Want to provide some real middle-class tax relief? Halve the taxes levied on beer, say a bipartisan group of lawmakers, along with one of the beer industry's lobbying groups.

Rep. Earl Pomeroy (D-N.D.) introduced a bill Tuesday that would cut taxes on beer to their level in 1991, half of what they are today. The legislation is supported by a coterie of members of Congress from both sides of the aisle, and has the support of the brewers' interest group.

"50 percent of the beer is consumed in households making less than $50,000 per year," said Jeff Becker, president of The Beer Institute, the industry's lobbying arm. "Given campaign rhetoric, you can tell they're trying to benefit low-income earners, who make up a lot of our consumers."

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The latest version of the tax cut, which has been introduced for several consecutive Congresses now, would also roll back taxes on small and independent brewers. Pomeroy's office estimate the tax cut to cost roughly $1.5 billion dollars. The version introduced in the 110th Congress stalled after being referred to the Ways & Means Committee.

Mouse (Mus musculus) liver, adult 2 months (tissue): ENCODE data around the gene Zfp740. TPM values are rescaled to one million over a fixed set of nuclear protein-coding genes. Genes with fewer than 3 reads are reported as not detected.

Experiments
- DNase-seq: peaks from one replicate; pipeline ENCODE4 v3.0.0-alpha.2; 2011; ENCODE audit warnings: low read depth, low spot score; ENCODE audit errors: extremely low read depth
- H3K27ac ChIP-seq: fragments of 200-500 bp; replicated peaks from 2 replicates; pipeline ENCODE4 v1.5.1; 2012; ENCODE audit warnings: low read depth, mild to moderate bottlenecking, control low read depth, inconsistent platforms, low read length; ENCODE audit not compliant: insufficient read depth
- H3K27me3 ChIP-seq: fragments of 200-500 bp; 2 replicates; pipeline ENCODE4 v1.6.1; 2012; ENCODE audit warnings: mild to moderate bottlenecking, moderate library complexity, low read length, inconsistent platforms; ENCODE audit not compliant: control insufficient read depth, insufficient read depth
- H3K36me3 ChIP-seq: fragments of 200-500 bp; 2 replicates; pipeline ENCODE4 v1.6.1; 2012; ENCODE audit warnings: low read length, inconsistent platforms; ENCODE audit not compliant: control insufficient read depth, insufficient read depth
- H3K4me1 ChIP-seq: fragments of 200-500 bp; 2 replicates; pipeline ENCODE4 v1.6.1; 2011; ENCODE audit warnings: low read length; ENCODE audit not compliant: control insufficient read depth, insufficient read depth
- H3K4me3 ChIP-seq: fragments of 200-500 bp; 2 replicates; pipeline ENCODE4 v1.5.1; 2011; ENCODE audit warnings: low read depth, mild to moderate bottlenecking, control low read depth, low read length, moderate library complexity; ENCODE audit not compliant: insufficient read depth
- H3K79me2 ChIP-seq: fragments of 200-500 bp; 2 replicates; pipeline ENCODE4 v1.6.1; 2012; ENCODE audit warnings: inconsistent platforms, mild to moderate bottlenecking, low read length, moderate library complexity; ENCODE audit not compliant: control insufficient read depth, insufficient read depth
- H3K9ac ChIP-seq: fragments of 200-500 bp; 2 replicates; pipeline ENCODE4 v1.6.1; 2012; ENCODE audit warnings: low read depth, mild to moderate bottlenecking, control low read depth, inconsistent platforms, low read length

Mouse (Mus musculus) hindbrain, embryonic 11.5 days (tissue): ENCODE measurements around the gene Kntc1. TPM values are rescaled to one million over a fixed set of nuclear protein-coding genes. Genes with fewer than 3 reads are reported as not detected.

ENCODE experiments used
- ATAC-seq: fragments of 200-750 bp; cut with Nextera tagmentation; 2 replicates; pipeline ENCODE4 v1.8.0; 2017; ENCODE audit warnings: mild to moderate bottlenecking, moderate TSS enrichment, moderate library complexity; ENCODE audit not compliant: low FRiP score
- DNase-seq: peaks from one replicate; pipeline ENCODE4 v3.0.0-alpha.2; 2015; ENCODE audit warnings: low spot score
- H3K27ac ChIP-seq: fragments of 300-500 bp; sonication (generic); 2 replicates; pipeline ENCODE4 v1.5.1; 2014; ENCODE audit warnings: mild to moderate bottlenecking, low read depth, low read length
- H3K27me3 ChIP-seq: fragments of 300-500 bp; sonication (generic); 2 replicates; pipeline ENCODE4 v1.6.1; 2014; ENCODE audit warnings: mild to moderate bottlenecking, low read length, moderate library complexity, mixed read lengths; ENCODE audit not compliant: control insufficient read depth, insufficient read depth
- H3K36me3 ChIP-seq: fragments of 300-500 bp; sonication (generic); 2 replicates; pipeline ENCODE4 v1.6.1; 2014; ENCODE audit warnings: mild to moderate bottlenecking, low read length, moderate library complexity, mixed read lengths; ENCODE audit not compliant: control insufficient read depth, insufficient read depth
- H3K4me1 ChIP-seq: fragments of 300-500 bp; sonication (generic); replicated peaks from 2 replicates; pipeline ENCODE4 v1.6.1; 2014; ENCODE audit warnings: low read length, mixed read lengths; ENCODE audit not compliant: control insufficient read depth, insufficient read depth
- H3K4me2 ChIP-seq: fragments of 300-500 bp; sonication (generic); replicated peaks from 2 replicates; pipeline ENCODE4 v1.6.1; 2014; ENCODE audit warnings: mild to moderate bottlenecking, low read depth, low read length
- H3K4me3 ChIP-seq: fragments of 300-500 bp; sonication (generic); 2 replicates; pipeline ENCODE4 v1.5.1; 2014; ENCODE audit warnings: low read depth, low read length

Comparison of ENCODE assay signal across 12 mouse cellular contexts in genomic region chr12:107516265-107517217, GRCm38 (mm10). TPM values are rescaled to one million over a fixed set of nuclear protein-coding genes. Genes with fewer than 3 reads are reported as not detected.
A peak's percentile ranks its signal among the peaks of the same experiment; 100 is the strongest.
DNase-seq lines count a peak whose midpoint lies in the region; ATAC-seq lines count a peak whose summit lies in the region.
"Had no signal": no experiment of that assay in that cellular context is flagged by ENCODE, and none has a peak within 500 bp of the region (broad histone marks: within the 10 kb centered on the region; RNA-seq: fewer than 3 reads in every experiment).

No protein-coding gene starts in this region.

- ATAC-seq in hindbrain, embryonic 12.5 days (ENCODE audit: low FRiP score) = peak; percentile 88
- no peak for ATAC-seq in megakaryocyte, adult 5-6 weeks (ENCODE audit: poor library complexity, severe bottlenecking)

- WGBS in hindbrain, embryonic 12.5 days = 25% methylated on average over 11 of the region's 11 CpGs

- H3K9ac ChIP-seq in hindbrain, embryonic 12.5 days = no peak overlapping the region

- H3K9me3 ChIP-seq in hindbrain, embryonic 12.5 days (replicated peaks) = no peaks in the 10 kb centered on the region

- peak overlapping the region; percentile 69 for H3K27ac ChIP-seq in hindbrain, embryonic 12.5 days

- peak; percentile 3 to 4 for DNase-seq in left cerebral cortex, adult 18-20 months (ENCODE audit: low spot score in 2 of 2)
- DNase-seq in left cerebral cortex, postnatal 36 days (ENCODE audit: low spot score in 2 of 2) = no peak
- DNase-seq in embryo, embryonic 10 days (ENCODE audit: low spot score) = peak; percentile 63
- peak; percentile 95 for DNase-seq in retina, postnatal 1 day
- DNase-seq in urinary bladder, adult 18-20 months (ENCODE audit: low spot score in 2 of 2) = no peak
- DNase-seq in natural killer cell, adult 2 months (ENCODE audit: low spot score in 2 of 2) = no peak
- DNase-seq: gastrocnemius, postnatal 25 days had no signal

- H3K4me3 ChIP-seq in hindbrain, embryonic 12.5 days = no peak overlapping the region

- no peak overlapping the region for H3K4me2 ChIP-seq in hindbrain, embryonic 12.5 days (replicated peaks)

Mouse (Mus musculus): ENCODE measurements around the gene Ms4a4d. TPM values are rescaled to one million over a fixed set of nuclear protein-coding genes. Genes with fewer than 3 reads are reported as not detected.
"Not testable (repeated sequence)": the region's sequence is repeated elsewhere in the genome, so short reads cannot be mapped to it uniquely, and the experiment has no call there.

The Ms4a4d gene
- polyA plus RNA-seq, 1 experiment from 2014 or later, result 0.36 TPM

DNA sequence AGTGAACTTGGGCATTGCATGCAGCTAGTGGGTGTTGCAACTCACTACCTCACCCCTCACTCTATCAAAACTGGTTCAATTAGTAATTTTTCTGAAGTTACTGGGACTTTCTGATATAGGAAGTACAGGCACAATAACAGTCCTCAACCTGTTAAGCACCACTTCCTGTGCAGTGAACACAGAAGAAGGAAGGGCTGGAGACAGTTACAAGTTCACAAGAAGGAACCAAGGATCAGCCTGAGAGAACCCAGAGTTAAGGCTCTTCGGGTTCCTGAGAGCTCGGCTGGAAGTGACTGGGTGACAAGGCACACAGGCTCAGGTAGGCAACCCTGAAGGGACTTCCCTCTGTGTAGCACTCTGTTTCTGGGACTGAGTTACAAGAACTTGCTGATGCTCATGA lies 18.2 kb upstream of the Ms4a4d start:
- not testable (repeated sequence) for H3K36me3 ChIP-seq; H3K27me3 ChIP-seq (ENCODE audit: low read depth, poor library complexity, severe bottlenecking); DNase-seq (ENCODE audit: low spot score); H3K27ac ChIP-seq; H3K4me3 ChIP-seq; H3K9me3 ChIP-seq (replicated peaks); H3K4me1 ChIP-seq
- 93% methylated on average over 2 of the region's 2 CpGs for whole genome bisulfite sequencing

11 lawmakers from both parties signed onto the Pomeroy bill: House Minority Whip Eric Cantor (R-Va.) and Reps. Tom Latham (R-Iowa), Sam Johnson (R-Texas), Ron Kind (D-Wisc.), Patrick Tiberi (R-Ohio), Artur Davis (D-Ala.), Charles Boustany (R-La.), Joseph Crowley (D-N.Y.), Brian Higgins (D-N.Y.), Dean Heller (R-Nev.), and Bill Pascrell (D-N.J.).

Becker said that the dispersion of small brewers across the country would help draw in more lawmakers, which could in turn drive the beer tax cut to be included in a comprehensive tax reform package later this year or next year.

"It's about the people who pay the taxes," Becker said. "We want to garner enough legislative support so that when people are looking for options, they'll see that this is available."

A spokeswoman for Pomeroy said that the congressman is hopeful to finally move the bill, but that Paygo considerations had to be taken into account.